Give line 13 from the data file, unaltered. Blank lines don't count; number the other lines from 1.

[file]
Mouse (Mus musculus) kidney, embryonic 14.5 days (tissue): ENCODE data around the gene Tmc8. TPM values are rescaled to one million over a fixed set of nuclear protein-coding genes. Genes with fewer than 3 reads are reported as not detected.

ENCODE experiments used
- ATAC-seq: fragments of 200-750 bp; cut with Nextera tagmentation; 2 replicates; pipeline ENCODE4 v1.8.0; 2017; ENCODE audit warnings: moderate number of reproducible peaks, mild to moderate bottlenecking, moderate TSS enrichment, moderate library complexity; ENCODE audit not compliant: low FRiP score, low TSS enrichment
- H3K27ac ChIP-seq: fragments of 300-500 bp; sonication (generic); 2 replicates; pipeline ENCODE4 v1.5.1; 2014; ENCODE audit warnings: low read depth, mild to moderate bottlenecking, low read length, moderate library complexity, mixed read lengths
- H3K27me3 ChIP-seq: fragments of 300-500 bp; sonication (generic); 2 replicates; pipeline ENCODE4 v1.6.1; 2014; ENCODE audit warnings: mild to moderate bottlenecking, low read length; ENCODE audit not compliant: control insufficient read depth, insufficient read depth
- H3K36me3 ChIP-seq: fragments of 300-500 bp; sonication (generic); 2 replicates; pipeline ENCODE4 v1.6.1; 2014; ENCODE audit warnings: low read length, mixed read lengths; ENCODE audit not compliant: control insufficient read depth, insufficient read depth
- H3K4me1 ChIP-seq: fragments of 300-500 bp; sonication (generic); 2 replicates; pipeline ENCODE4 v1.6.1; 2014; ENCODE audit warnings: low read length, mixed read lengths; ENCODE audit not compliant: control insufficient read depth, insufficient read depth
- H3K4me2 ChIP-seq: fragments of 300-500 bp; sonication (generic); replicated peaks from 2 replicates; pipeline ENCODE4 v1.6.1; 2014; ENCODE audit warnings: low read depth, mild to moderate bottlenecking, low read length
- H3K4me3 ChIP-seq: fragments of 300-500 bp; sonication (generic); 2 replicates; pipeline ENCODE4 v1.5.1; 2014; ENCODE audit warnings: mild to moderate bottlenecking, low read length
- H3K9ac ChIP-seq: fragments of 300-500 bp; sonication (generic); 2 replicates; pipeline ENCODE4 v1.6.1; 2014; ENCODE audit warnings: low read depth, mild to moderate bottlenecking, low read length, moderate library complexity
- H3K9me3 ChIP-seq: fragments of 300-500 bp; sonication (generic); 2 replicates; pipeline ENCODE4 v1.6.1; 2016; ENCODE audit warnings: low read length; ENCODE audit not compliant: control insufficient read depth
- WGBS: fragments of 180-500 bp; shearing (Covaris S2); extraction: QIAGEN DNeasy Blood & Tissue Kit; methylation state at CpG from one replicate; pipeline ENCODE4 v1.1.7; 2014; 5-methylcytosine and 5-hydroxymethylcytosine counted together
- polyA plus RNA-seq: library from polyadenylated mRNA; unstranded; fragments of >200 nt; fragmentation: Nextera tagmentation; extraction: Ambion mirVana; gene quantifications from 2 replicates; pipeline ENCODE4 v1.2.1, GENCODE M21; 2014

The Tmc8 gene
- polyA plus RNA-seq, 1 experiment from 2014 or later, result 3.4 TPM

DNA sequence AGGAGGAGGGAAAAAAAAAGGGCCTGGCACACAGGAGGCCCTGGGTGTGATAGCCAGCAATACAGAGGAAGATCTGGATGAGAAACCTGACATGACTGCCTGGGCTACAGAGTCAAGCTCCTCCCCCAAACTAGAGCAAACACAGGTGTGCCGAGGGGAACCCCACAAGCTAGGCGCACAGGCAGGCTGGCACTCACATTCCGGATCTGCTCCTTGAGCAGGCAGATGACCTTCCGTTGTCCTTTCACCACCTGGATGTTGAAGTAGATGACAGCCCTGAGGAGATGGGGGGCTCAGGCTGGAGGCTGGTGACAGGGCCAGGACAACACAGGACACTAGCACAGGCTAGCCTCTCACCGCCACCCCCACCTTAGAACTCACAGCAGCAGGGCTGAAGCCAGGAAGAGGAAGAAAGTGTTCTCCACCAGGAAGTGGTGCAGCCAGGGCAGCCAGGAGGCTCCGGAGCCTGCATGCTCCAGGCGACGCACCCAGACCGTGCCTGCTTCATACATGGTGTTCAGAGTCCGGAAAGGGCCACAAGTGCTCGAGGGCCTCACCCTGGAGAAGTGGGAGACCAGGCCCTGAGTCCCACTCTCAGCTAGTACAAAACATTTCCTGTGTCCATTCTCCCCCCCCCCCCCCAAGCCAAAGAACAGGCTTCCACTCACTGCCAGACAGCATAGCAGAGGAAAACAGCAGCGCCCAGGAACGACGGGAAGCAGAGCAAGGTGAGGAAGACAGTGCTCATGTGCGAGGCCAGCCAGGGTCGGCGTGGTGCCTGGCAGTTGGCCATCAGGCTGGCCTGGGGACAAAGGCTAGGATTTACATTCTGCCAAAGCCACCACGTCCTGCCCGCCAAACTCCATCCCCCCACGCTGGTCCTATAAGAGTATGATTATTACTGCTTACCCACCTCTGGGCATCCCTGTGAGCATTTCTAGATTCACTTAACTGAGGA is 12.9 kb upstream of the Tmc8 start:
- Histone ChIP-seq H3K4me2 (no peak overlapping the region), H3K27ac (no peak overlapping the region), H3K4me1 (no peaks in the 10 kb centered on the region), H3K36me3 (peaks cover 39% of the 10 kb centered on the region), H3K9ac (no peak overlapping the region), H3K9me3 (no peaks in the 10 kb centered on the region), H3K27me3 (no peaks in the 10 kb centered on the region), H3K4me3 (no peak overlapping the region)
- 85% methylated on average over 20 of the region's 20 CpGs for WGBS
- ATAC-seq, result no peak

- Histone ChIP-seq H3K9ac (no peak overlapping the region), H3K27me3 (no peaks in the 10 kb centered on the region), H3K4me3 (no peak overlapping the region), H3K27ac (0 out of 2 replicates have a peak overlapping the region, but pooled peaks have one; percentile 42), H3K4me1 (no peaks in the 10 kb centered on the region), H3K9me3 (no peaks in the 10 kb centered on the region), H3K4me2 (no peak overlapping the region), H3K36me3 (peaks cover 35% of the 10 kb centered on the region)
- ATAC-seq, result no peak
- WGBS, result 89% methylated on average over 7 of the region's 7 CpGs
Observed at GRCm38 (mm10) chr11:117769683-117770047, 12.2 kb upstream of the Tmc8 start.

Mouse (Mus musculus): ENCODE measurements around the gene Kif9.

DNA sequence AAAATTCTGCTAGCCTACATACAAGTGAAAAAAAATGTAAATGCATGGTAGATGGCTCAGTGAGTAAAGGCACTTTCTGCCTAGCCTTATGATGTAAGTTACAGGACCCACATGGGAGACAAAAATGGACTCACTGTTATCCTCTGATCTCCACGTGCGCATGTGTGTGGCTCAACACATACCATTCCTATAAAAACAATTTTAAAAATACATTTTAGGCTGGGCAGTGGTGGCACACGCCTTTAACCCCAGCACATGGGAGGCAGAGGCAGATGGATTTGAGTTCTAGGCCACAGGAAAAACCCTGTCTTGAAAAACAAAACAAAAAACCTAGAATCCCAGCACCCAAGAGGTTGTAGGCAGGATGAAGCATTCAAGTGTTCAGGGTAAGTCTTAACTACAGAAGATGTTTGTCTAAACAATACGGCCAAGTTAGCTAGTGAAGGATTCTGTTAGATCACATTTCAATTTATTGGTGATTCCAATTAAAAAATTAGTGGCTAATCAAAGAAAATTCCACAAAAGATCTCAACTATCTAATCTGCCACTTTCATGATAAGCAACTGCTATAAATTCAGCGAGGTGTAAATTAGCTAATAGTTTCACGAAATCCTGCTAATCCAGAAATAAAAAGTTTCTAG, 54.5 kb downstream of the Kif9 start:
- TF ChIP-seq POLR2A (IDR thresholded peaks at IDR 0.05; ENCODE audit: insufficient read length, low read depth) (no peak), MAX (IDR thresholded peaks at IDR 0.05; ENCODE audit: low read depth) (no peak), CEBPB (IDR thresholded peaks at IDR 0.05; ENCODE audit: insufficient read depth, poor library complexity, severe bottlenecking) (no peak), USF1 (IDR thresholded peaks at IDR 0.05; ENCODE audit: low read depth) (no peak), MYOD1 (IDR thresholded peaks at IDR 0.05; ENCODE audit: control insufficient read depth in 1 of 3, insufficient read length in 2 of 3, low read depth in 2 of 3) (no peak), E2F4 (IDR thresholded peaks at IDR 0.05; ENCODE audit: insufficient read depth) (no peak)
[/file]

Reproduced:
- polyA plus RNA-seq: library from polyadenylated mRNA; unstranded; fragments of >200 nt; fragmentation: Nextera tagmentation; extraction: Ambion mirVana; gene quantifications from 2 replicates; pipeline ENCODE4 v1.2.1, GENCODE M21; 2014